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# A Closer Look At Booz Allen Hamilton Holding Corporation’s (NYSE:BAH) Impressive ROE

One of the best investments we can make is in our own knowledge and skill set. With that in mind, this article will work through how we can use Return On Equity (ROE) to better understand a business. To keep the lesson grounded in practicality, we’ll use ROE to better understand Booz Allen Hamilton Holding Corporation (NYSE:BAH).

Over the last twelve months Booz Allen Hamilton Holding has recorded a ROE of 55%. That means that for every \$1 worth of shareholders’ equity, it generated \$0.55 in profit.

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### How Do I Calculate Return On Equity?

The formula for return on equity is:

Return on Equity = Net Profit ÷ Shareholders’ Equity

Or for Booz Allen Hamilton Holding:

55% = 355.931 ÷ US\$646m (Based on the trailing twelve months to September 2018.)

Most know that net profit is the total earnings after all expenses, but the concept of shareholders’ equity is a little more complicated. It is all the money paid into the company from shareholders, plus any earnings retained. You can calculate shareholders’ equity by subtracting the company’s total liabilities from its total assets.

### What Does Return On Equity Signify?

Return on Equity measures a company’s profitability against the profit it has kept for the business (plus any capital injections). The ‘return’ is the yearly profit. The higher the ROE, the more profit the company is making. So, all else being equal, a high ROE is better than a low one. That means it can be interesting to compare the ROE of different companies.

### Does Booz Allen Hamilton Holding Have A Good ROE?

By comparing a company’s ROE with its industry average, we can get a quick measure of how good it is. The limitation of this approach is that some companies are quite different from others, even within the same industry classification. As you can see in the graphic below, Booz Allen Hamilton Holding has a higher ROE than the average (15%) in the IT industry.

That’s clearly a positive. In my book, a high ROE almost always warrants a closer look. For example you might check if insiders are buying shares.

### How Does Debt Impact Return On Equity?

Companies usually need to invest money to grow their profits. The cash for investment can come from prior year profits (retained earnings), issuing new shares, or borrowing. In the case of the first and second options, the ROE will reflect this use of cash, for growth. In the latter case, the debt used for growth will improve returns, but won’t affect the total equity. That will make the ROE look better than if no debt was used.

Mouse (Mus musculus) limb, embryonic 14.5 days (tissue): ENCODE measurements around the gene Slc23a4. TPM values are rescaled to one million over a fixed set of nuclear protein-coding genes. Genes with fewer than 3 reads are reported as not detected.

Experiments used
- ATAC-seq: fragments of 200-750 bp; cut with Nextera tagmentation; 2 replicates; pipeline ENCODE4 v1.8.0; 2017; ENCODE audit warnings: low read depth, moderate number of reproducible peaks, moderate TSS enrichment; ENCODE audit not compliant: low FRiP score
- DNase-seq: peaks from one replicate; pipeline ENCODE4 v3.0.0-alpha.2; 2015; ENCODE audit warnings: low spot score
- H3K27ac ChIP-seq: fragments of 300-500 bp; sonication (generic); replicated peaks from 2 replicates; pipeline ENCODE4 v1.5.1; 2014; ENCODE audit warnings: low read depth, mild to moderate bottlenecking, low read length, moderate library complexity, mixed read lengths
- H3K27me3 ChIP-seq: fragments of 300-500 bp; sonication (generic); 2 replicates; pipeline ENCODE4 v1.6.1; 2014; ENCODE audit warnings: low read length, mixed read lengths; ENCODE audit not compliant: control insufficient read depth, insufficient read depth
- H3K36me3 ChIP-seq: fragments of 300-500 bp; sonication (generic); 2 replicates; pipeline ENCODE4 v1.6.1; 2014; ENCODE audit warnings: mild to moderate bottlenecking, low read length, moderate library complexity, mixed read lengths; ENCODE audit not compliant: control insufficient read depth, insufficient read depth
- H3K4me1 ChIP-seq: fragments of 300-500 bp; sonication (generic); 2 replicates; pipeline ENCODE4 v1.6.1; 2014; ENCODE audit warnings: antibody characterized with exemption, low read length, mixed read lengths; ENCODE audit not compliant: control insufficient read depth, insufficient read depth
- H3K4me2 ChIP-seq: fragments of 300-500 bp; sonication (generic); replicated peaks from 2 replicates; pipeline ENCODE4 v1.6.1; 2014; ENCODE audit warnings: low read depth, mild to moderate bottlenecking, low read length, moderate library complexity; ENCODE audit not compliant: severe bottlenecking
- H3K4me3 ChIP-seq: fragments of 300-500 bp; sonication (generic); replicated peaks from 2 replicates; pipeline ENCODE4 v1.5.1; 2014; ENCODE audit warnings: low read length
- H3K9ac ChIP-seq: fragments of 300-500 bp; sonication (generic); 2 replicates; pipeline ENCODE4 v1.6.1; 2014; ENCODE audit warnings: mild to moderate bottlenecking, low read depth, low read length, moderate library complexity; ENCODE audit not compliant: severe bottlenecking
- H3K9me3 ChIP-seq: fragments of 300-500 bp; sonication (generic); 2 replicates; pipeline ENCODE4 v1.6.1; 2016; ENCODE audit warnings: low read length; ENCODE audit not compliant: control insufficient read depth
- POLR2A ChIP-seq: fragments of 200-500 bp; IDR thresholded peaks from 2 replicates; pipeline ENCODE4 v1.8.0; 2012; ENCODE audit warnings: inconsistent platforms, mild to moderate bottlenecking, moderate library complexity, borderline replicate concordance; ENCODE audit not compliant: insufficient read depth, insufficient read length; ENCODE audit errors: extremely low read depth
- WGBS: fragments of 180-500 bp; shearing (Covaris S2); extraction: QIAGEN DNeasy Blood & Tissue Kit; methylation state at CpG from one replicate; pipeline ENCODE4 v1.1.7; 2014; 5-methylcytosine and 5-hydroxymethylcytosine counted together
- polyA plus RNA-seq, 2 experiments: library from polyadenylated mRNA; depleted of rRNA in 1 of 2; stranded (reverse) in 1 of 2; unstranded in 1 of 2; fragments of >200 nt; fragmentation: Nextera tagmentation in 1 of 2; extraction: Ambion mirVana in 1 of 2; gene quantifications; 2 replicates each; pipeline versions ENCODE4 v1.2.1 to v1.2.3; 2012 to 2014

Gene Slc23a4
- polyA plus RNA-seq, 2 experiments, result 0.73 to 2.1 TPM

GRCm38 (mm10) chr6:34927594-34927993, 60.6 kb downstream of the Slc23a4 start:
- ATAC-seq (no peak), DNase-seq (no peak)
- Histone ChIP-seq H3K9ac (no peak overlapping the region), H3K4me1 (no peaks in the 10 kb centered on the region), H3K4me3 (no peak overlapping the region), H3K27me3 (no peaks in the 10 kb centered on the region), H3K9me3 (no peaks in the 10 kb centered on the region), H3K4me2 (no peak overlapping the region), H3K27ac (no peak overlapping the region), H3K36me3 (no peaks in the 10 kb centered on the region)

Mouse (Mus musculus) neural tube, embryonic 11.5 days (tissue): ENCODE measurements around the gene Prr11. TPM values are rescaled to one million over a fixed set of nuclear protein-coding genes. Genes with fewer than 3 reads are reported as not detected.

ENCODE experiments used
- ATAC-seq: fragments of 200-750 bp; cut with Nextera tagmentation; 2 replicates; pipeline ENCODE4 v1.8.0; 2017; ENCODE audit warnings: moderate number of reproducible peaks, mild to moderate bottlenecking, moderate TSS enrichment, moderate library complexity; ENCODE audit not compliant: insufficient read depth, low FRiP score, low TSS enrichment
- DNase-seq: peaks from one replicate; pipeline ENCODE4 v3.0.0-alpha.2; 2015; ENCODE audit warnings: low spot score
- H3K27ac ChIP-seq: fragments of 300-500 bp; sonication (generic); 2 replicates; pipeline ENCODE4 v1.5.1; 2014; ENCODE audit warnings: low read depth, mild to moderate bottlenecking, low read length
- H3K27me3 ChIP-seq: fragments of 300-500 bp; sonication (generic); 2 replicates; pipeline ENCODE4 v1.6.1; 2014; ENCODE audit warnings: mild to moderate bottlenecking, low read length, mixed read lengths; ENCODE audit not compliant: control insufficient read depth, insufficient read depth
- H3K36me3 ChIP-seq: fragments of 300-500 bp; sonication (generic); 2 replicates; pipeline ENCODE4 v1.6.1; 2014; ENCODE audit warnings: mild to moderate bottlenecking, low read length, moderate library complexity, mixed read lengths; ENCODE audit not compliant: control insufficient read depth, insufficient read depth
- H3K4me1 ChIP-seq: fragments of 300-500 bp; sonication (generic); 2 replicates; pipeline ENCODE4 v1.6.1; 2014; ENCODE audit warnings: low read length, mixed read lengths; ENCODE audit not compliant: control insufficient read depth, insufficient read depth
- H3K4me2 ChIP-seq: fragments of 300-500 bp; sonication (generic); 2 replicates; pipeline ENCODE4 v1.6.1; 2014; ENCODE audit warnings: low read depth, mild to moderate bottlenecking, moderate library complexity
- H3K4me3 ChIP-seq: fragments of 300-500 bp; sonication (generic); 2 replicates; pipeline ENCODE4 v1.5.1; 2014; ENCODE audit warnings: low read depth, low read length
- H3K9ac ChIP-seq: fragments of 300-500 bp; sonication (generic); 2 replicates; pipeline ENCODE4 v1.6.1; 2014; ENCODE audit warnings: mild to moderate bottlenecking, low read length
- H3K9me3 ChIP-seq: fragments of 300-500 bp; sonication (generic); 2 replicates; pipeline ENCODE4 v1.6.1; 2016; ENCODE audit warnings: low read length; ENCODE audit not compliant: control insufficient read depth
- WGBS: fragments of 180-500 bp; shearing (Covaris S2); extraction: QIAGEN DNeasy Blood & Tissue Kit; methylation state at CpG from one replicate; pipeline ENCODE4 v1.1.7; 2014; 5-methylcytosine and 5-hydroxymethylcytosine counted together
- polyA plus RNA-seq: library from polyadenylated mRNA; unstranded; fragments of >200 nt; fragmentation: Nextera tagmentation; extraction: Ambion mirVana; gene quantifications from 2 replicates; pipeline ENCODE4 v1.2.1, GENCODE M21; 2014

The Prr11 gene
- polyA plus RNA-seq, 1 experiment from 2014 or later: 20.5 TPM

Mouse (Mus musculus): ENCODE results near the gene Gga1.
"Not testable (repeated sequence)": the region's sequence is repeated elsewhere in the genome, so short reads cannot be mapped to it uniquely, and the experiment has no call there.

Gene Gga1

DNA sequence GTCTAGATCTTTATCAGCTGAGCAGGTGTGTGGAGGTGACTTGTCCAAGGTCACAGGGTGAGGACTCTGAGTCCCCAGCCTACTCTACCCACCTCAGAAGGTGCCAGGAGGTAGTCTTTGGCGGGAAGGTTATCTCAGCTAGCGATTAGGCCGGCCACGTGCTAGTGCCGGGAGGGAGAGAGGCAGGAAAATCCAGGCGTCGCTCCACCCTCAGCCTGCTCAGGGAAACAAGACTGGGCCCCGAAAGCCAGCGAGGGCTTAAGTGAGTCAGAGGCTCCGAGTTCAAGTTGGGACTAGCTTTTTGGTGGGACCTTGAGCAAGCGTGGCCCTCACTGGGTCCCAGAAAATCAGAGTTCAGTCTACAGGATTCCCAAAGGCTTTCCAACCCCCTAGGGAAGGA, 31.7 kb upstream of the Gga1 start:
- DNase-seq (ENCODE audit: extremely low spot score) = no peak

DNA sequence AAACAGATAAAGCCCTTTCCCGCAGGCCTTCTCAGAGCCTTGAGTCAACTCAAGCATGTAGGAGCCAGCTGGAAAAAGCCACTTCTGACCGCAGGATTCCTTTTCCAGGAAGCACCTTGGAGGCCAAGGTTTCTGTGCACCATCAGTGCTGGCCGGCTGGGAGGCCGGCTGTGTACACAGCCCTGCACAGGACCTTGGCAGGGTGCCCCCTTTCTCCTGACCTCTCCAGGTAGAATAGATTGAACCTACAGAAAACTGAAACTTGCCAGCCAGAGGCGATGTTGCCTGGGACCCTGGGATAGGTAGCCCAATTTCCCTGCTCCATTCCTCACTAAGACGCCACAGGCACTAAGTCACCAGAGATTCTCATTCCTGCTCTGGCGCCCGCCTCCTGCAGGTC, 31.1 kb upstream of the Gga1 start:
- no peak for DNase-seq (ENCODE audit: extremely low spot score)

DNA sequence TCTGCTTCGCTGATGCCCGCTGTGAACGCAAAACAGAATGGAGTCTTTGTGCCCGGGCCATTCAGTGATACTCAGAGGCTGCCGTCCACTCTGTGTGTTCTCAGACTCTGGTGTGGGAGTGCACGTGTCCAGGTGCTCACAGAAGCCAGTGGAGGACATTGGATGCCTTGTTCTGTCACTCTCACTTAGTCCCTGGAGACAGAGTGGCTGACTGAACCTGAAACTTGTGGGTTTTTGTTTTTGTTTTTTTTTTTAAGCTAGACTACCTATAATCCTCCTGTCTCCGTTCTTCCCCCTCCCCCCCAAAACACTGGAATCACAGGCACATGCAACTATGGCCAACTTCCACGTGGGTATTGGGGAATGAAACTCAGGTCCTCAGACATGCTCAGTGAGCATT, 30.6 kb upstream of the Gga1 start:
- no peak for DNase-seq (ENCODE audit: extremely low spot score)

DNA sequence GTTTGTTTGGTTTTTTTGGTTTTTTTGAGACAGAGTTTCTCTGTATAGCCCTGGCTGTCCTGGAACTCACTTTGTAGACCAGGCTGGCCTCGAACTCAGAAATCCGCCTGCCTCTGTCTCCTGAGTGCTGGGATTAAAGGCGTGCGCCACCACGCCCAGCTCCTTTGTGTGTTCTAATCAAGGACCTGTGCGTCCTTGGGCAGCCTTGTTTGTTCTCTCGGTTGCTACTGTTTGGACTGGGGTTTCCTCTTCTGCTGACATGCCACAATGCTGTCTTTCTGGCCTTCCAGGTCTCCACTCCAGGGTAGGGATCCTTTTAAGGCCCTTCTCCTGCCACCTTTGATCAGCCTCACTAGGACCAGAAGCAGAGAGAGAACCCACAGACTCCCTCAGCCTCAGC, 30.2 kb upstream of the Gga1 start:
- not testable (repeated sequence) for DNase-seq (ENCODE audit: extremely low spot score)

### Combining Booz Allen Hamilton Holding’s Debt And Its 55% Return On Equity

It’s worth noting the significant use of debt by Booz Allen Hamilton Holding, leading to its debt to equity ratio of 2.76. While the ROE is impressive, that metric has clearly benefited from the company’s use of debt. Investors should think carefully about how a company might perform if it was unable to borrow so easily, because credit markets do change over time.

### In Summary

Return on equity is a useful indicator of the ability of a business to generate profits and return them to shareholders. A company that can achieve a high return on equity without debt could be considered a high quality business. All else being equal, a higher ROE is better.

But when a business is high quality, the market often bids it up to a price that reflects this. It is important to consider other factors, such as future profit growth — and how much investment is required going forward. So you might want to check this FREE visualization of analyst forecasts for the company.

Of course Booz Allen Hamilton Holding may not be the best stock to buy. So you may wish to see this free collection of other companies that have high ROE and low debt.

To help readers see past the short term volatility of the financial market, we aim to bring you a long-term focused research analysis purely driven by fundamental data. Note that our analysis does not factor in the latest price-sensitive company announcements.

The author is an independent contributor and at the time of publication had no position in the stocks mentioned. For errors that warrant correction please contact the editor at editorial-team@simplywallst.com.